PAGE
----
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Biden and Xi Pick the Low-Hanging Fruit

US President Joe Biden and Chinese President Xi Jinping’s San Francisco summit was a significant improvement on last year’s meeting in Bali. In particular, the two leaders made progress on achievable objectives, including the resumption of military-to-military communications and joint efforts to address the fentanyl crisis.

NEW HAVEN – “A Better Biden-Xi Summit?” was the title of my commentary last month, and the emphasis was on the question mark. With good reason: Last year’s summit in Bali was a flop. Owing to poor preparation and an overemphasis on slogans (setting a “floor” for the troubled US-China relationship), any effort to ease tensions was quickly scuttled by the US downing of a Chinese surveillance balloon in February. There were no guarantees that the meeting in San Francisco would be any better.

The good news is that the San Francisco summit was indeed an improvement on last year’s meeting. Above all, both sides took the preparations far more seriously this time. It wasn’t just the high-level diplomatic engagement that resumed in the summer, with visits to Beijing by US Secretary of State Antony Blinken, US Treasury Secretary Janet Yellen, US Secretary of Commerce Gina Raimondo, and climate envoy John Kerry. Equally important was identifying in advance the key issues on which the two leaders could cooperate and eventually agree.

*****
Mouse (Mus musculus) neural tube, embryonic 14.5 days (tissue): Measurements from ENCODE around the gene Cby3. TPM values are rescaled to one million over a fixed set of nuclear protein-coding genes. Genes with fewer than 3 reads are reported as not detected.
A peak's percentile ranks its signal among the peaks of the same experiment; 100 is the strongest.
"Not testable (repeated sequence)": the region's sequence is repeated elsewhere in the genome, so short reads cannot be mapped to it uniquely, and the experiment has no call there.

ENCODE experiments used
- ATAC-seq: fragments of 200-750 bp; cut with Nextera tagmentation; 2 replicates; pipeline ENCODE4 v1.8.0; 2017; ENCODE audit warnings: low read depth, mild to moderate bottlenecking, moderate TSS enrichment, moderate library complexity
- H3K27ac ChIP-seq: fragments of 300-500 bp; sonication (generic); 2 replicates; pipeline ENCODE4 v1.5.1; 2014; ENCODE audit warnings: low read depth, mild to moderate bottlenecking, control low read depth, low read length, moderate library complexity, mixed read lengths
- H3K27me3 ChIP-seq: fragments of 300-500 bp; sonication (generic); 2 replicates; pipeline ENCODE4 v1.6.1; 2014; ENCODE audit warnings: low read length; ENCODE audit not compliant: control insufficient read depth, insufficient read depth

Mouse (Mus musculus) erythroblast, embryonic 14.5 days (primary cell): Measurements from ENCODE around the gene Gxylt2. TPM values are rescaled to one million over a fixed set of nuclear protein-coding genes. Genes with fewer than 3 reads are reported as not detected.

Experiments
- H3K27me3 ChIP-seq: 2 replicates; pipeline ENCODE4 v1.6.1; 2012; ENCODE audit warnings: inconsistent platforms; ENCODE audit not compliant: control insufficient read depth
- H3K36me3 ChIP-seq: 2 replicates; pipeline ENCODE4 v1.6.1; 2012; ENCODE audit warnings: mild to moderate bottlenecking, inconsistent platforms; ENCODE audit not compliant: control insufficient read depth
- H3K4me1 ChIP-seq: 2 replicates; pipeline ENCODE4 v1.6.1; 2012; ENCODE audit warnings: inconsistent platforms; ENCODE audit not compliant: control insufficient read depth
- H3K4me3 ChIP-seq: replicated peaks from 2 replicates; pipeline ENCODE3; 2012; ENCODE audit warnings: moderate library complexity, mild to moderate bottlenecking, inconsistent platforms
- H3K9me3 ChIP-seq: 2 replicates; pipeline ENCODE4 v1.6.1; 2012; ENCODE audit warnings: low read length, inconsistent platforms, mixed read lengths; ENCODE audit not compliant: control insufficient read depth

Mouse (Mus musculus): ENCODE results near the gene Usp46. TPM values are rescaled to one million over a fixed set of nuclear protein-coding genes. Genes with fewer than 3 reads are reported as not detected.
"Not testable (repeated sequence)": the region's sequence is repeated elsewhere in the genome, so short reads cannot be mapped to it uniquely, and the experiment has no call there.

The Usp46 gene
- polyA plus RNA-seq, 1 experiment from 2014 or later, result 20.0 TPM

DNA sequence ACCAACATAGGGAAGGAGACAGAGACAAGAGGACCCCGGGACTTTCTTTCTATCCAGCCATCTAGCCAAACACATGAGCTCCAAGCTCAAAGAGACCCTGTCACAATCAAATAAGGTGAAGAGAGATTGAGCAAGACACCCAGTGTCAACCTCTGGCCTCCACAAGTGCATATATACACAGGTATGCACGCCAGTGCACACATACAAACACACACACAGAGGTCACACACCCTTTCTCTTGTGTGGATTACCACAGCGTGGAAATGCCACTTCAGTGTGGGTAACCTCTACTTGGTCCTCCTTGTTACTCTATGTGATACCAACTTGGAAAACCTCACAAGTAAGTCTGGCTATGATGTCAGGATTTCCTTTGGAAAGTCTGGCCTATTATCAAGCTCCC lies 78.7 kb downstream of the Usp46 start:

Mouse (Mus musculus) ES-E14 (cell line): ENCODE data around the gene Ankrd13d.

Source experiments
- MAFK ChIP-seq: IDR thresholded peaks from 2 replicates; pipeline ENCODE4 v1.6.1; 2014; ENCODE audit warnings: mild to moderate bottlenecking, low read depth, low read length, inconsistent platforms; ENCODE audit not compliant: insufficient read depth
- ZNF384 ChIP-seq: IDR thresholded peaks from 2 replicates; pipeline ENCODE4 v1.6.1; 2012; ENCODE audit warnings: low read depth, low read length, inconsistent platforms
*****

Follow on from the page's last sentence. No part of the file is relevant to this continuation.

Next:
I wrote my last commentary in part to offer a framework by which the San Francisco summit could be assessed. My tentative day-after verdict is based on a careful comparison of the official readouts from both sides, US President Joe Biden’s post-summit press conference, Chinese President Xi Jinping’s speech to a group of US business leaders at a dinner in San Francisco, and the in-depth reporting of major media outlets.